2) You will grow the most in your areas of greatest weakness. As a consultant, I used to tell people “It’s not a weakness, it’s an opportunity for development.” True, to some degree, but it’s still a weakness! Spending an inordinate amount of time working away to turn a weakness into an ability that is barely adequate cannot begin to match the contribution when one is using their strengths to contribute to the organization. This does not mean, by the way, that you get a pass on your weak areas, just that more time should be spent on growing “Your Best Stuff.”

3) A good team member does whatever it takes to help the team. If this means finding the areas in the task, project, assignment, etc. where each team member’s strengths can contribute the most, this is a true statement, If, however, it means that individuals who are less talented in certain areas should step into these tasks, both the team and the individuals suffer. A good team member will help the entire team to identify and assign duties to match the strengths of each member for the task before them. That’s when the true ROI (Return On Investment) can take place!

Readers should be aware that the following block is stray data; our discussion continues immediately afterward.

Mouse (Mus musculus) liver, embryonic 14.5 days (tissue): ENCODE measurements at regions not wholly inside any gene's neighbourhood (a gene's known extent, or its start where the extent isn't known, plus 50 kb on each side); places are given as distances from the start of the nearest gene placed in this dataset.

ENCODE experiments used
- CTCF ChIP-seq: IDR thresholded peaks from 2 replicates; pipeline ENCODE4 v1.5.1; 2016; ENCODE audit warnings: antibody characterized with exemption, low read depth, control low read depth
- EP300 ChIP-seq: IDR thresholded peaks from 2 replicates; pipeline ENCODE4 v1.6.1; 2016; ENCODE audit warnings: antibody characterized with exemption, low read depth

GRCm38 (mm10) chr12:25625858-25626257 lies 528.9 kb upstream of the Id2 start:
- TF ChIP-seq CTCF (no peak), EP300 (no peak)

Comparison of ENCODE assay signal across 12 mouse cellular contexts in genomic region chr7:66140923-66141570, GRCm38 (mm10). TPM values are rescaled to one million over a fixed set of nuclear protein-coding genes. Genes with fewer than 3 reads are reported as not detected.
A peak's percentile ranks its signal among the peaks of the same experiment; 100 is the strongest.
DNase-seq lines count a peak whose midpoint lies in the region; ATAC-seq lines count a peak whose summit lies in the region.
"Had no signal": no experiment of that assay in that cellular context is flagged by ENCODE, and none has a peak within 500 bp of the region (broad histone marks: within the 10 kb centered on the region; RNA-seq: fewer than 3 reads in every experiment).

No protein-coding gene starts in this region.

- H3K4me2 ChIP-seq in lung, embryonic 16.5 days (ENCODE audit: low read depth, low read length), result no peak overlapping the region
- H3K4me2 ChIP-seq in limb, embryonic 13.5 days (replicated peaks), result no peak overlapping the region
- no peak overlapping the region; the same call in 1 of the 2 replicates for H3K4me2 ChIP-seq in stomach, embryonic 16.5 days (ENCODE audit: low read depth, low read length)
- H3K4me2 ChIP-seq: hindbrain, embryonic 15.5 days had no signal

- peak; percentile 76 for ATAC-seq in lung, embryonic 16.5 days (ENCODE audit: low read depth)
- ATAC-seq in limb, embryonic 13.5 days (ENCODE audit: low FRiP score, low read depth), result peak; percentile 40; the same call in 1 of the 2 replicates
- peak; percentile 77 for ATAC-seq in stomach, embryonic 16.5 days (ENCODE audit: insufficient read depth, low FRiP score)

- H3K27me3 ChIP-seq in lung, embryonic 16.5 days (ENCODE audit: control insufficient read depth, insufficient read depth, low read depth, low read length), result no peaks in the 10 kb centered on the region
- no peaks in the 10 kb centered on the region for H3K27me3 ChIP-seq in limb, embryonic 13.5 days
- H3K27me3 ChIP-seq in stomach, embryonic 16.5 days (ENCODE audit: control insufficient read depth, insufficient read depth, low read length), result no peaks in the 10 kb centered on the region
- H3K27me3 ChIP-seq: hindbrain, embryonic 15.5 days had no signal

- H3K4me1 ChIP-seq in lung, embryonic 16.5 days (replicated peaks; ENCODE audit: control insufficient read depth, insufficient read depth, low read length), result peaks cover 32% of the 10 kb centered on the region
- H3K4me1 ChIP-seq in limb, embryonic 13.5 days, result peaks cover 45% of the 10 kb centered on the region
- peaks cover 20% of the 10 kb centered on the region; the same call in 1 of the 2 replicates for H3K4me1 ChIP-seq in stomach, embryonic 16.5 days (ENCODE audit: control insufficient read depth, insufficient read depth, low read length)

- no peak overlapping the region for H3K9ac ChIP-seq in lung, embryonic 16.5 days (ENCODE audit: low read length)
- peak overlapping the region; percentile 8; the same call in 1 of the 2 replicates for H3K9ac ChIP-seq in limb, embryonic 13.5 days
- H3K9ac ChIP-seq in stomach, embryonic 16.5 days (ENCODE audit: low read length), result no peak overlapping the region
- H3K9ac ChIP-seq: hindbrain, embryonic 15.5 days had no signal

Interesting take on strengths and weaknesses, is it not?

In his excellent book ”Go Put Your Strengths to Work,” Marcus Buckingham introduces what he describes as the 3 myths regarding strengths. Whether you agree with his premises or not, they are certainly worth considering.

Ready? Here they are:

1) As you grow, your personality changes. Individuals certainly make adjustments, have new experiences, mature, acquire new skills and knowledge, etc., but the core of the person stays pretty much the same. You should become intimate with what bicepI like to call “your best stuff,” because that’s where you will be the most accomplished and satisfied. This is the reason, by the way, that I named my business “Gift of Self Career Services.” What you do should be who you are!